Bonnie S. Johnston: I much prefer print books but eBooks are popular with many younger people. My novel is an eBook but will go to print this summer. In promoting this novel, I have had many people request the print copy and suspect it is because the audience tends to be older. In addition, this novel relates a real event and real families, many of whose descendants want a hard copy. Others want the hard copy for gifts. The genre and subject may appeal to a different audience than the audience that regularly reads eBooks.
April: Are you writing a series?
Bonnie S. Johnston: This novel may very well be the first in a series. I have many more tales to tell about my ancestors, women in particular. However, each novel would stand alone as one would not be a continuation of another. I am considering writing a collection of short stories about several women including Anne Ballard who was tied to a cannon at Jamestown during Bacon’s Rebellion in the 1600s. I have a second novel just about completed that describes the life of a woman who lost a daughter to an Indian attack and eventually settled Dayton Ohio in 1798.
April: What are you working on right now?
Bonnie S. Johnston: Currently, I am completing the editing on my second novel, hopefully to be published later this year. Then I am collecting information about four women who all had interesting and eventful lives in the settlement of this country.
A blend of fact and fiction, The Dark Side of the Mountain describes two turbulent decades in the life of Anna Margaretha Mallow, an extraordinary woman caught up in events she cannot understand or control. Moved by her husband to the frontier of Virginia at the beginning of the French and Indian War, she and her five children are forced to seek safety at Fort Seybert from the notorious Chief Killbuck, who is on a death march to save his people and culture. Surviving what becomes a deadly massacre, Anna and her children are taken captive and marched to the Ohio River Valley where she endures indescribable losses and change. Only courage and perseverance sustain her during his dark period in American history.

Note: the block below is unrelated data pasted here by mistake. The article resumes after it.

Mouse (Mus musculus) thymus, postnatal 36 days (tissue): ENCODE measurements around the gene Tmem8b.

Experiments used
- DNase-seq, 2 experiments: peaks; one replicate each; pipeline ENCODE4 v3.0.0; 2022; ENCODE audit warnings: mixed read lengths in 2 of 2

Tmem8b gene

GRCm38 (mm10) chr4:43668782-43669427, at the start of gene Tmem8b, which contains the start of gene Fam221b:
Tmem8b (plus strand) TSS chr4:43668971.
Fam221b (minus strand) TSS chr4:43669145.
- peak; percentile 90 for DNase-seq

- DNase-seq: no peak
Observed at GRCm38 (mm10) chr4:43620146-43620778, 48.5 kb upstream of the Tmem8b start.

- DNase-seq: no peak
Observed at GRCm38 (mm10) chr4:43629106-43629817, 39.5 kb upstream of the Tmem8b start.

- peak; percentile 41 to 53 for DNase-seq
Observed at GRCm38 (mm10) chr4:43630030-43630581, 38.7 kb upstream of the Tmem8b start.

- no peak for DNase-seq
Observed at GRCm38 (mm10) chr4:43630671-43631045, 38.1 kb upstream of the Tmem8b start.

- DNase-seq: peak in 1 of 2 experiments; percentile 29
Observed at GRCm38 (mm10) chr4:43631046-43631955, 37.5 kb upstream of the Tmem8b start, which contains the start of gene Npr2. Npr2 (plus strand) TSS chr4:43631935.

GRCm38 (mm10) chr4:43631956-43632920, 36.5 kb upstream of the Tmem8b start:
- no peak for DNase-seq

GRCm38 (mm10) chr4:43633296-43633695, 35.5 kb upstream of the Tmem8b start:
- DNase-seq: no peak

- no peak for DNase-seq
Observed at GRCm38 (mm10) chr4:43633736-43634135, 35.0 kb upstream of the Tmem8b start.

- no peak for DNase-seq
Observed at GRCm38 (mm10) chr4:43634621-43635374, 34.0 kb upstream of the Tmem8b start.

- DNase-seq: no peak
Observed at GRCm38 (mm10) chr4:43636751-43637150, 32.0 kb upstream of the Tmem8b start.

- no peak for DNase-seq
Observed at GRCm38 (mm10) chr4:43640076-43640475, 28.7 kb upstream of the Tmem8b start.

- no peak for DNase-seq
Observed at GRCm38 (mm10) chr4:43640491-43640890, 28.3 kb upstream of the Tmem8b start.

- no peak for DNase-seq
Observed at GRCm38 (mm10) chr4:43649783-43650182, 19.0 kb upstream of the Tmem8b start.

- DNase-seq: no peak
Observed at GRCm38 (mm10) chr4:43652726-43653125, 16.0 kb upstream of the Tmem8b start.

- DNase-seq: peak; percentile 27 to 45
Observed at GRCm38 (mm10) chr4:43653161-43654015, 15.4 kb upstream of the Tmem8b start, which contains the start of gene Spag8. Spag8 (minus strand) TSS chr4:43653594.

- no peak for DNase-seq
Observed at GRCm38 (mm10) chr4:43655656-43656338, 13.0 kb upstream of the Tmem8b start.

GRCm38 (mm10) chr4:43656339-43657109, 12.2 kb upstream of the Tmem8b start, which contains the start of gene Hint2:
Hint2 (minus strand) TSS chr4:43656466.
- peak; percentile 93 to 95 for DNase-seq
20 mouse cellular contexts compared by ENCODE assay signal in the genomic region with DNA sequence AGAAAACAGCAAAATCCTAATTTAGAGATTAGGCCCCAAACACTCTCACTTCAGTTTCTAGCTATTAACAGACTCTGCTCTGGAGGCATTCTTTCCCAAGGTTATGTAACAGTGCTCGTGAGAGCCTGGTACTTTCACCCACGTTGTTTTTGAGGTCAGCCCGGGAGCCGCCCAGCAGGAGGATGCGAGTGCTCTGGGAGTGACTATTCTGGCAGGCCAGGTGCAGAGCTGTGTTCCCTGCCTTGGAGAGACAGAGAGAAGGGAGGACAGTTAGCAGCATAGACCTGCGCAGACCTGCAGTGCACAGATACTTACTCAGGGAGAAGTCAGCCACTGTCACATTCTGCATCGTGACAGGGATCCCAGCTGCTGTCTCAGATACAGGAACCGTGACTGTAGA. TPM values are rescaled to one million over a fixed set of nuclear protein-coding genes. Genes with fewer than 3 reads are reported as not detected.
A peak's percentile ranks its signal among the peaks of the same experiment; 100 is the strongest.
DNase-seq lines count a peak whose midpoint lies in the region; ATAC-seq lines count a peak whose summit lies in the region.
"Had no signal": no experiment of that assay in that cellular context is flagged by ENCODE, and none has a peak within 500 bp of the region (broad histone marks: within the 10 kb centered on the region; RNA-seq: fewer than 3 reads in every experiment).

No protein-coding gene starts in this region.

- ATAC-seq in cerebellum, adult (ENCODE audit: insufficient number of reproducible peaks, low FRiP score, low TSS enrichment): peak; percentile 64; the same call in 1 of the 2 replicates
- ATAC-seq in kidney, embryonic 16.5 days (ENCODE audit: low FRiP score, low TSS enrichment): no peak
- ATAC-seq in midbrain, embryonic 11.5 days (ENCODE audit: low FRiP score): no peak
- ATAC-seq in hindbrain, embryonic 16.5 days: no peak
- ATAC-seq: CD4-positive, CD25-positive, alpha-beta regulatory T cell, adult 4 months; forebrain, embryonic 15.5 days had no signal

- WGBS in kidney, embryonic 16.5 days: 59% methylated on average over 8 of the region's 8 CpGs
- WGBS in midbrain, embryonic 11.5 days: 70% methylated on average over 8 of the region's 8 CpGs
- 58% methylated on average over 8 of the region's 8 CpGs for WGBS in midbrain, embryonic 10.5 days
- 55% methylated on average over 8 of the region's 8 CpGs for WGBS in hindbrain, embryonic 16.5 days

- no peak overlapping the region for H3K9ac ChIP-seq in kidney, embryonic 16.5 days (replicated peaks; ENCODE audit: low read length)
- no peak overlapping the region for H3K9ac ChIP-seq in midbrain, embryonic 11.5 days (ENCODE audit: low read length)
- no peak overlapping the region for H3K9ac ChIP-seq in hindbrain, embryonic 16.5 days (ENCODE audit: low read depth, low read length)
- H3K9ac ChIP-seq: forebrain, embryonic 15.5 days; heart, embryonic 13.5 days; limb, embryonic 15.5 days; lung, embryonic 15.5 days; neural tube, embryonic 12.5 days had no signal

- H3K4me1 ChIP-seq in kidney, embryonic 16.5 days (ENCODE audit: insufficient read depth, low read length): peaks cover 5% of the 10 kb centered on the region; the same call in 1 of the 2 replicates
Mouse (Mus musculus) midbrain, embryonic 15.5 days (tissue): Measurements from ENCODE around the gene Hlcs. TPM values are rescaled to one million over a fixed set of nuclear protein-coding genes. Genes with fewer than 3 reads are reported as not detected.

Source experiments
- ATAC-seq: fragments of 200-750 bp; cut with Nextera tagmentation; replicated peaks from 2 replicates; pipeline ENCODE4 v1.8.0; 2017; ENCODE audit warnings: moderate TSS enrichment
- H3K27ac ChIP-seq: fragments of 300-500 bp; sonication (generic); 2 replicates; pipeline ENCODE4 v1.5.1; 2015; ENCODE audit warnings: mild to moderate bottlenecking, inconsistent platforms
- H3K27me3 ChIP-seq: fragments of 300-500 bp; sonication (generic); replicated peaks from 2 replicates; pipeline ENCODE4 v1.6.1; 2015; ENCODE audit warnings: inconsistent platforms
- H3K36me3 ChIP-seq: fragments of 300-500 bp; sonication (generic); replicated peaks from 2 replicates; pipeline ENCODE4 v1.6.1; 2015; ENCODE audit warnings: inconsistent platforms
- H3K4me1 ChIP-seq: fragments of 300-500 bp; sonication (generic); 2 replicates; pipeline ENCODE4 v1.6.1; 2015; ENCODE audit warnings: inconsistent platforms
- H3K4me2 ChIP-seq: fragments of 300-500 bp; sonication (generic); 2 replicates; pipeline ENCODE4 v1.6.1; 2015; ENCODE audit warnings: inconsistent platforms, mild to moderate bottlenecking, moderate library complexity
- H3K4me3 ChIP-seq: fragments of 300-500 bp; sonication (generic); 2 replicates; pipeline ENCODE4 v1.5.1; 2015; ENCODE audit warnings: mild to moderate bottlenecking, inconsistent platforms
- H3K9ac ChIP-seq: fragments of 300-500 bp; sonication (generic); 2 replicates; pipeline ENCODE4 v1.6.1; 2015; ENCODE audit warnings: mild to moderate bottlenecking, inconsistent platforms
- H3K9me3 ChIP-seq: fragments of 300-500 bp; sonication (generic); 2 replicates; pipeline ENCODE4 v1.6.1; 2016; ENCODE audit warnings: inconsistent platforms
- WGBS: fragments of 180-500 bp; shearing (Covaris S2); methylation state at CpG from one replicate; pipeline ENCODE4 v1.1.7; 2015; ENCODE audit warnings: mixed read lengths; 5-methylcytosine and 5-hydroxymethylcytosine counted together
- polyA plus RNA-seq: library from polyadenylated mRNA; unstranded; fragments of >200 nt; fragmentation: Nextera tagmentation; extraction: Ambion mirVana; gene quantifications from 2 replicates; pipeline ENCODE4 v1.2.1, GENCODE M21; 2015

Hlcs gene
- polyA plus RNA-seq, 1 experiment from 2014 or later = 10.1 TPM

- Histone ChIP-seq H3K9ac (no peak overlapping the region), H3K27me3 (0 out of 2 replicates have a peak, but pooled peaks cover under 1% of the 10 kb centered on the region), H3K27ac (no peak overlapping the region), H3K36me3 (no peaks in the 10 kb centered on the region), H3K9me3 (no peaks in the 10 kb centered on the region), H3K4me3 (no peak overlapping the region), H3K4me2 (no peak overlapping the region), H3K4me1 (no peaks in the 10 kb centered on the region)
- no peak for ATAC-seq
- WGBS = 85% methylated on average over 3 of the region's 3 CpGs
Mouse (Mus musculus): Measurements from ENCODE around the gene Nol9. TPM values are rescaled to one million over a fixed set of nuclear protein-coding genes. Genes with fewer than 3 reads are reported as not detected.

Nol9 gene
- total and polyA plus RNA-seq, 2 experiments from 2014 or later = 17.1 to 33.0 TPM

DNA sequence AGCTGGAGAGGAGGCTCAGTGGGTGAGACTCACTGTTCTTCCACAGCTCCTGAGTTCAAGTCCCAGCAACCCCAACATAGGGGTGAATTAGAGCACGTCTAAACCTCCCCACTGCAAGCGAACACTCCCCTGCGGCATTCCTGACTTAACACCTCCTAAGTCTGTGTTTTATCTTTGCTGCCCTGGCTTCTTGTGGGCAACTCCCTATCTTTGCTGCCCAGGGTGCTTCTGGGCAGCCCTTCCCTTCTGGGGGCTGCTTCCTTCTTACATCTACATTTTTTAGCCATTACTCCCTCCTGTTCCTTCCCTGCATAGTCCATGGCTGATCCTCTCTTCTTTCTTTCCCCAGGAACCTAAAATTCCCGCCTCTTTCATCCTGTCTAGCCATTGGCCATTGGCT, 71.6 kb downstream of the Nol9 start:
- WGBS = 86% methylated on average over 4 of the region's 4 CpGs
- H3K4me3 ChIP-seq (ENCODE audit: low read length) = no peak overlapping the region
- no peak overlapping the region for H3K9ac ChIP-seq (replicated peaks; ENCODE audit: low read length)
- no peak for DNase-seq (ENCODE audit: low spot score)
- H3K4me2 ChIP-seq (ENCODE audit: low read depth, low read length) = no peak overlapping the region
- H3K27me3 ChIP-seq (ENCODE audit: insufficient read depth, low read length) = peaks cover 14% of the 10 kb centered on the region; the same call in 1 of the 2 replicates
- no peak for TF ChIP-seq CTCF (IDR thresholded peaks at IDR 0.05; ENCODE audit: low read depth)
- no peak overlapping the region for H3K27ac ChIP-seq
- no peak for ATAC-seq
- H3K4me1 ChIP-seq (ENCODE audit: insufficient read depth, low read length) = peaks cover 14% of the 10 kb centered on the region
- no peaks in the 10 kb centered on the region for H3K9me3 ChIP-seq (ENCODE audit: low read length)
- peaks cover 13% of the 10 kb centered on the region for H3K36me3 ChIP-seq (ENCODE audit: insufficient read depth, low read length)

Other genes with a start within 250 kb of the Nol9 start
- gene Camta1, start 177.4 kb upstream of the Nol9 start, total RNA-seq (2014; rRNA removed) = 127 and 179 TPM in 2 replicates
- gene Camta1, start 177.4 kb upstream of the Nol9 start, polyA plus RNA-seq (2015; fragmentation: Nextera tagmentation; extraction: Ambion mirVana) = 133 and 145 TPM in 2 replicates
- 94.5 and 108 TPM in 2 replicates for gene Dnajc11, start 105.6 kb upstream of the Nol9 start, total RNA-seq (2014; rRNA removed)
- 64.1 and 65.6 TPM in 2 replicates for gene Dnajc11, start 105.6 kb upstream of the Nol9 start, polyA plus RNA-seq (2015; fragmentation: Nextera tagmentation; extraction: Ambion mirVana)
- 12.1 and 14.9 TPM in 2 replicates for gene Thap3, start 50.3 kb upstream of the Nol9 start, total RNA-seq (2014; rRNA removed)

Excerpts from The Dark Side of the Mountain
By Bonnie S. Johnston
Published by Soul Mate Publishing November 2014
September 15, 1749
My name is Anna Margaretha Mallow, and I am nervously excited after weeks of unrest. I was christened Anna Margaretha but much prefer the shorter Anna. My husband Michael holds me tightly as our ship glides with the tide toward the port of Philadelphia. We dream of a good life ahead, and we dream of our own land where we can raise our children without fear of armies tramping down our crops or leaders constantly changing. I hope to have many children and live to see my grandchildren and perhaps great grandchildren. My unborn child kicks in excitement knowing the opportunities that lie ahead of us.
While her eyes burned from the smoke-filled room, Anna tried to suppress her fears. She did not understand the reason for Seyberts move nor did she want to hear more about the Virginia land. She wondered how could they possibly be better off than they were in the Tulpehocken Valley? After all, there were no churches, no close towns, few close neighbors, and endless land to clear. There was certainly no military protection, not that there was much here, but it just felt safer in the settled Tulpehocken Valley. Finally, bristling with unspoken anger, Anna breathed a sigh of relief when little Mary became restless, and the conversation lulled.